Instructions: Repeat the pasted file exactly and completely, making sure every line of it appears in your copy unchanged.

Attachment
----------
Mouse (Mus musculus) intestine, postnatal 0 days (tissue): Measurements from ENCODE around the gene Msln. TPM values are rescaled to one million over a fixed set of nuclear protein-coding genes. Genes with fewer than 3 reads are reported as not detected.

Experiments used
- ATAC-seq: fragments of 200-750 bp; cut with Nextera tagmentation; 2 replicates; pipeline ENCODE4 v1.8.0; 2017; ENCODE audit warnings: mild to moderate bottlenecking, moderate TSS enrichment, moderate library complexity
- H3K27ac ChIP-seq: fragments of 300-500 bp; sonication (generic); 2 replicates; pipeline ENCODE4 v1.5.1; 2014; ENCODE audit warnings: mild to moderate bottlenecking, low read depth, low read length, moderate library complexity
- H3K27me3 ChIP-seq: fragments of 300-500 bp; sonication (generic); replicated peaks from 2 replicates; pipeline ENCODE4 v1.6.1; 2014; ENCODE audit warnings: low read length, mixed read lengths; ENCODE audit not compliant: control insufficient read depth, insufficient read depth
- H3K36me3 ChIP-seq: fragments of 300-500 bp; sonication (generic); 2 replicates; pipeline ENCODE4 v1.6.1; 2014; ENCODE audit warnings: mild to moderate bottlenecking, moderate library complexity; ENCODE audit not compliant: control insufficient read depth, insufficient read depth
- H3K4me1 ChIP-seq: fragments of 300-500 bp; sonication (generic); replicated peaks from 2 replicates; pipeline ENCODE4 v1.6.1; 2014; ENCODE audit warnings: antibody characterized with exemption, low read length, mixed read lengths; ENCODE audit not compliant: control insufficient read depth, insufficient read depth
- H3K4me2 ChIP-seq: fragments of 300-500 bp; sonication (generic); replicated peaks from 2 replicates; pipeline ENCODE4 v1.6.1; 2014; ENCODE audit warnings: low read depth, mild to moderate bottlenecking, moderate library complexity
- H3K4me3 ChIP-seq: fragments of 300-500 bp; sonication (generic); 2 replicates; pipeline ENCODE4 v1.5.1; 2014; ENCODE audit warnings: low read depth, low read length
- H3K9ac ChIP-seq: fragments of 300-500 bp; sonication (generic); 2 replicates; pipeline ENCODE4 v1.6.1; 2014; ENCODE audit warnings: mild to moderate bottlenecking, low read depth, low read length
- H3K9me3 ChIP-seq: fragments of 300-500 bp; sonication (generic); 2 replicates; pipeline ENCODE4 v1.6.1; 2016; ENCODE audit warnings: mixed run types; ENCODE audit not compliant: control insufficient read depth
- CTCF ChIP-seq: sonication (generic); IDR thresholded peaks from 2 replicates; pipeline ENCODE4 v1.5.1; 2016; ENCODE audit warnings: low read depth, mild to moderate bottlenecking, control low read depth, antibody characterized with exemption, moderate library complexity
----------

Mouse (Mus musculus) intestine, postnatal 0 days (tissue): Measurements from ENCODE around the gene Msln. TPM values are rescaled to one million over a fixed set of nuclear protein-coding genes. Genes with fewer than 3 reads are reported as not detected.

Experiments used
- ATAC-seq: fragments of 200-750 bp; cut with Nextera tagmentation; 2 replicates; pipeline ENCODE4 v1.8.0; 2017; ENCODE audit warnings: mild to moderate bottlenecking, moderate TSS enrichment, moderate library complexity
- H3K27ac ChIP-seq: fragments of 300-500 bp; sonication (generic); 2 replicates; pipeline ENCODE4 v1.5.1; 2014; ENCODE audit warnings: mild to moderate bottlenecking, low read depth, low read length, moderate library complexity
- H3K27me3 ChIP-seq: fragments of 300-500 bp; sonication (generic); replicated peaks from 2 replicates; pipeline ENCODE4 v1.6.1; 2014; ENCODE audit warnings: low read length, mixed read lengths; ENCODE audit not compliant: control insufficient read depth, insufficient read depth
- H3K36me3 ChIP-seq: fragments of 300-500 bp; sonication (generic); 2 replicates; pipeline ENCODE4 v1.6.1; 2014; ENCODE audit warnings: mild to moderate bottlenecking, moderate library complexity; ENCODE audit not compliant: control insufficient read depth, insufficient read depth
- H3K4me1 ChIP-seq: fragments of 300-500 bp; sonication (generic); replicated peaks from 2 replicates; pipeline ENCODE4 v1.6.1; 2014; ENCODE audit warnings: antibody characterized with exemption, low read length, mixed read lengths; ENCODE audit not compliant: control insufficient read depth, insufficient read depth
- H3K4me2 ChIP-seq: fragments of 300-500 bp; sonication (generic); replicated peaks from 2 replicates; pipeline ENCODE4 v1.6.1; 2014; ENCODE audit warnings: low read depth, mild to moderate bottlenecking, moderate library complexity
- H3K4me3 ChIP-seq: fragments of 300-500 bp; sonication (generic); 2 replicates; pipeline ENCODE4 v1.5.1; 2014; ENCODE audit warnings: low read depth, low read length
- H3K9ac ChIP-seq: fragments of 300-500 bp; sonication (generic); 2 replicates; pipeline ENCODE4 v1.6.1; 2014; ENCODE audit warnings: mild to moderate bottlenecking, low read depth, low read length
- H3K9me3 ChIP-seq: fragments of 300-500 bp; sonication (generic); 2 replicates; pipeline ENCODE4 v1.6.1; 2016; ENCODE audit warnings: mixed run types; ENCODE audit not compliant: control insufficient read depth
- CTCF ChIP-seq: sonication (generic); IDR thresholded peaks from 2 replicates; pipeline ENCODE4 v1.5.1; 2016; ENCODE audit warnings: low read depth, mild to moderate bottlenecking, control low read depth, antibody characterized with exemption, moderate library complexity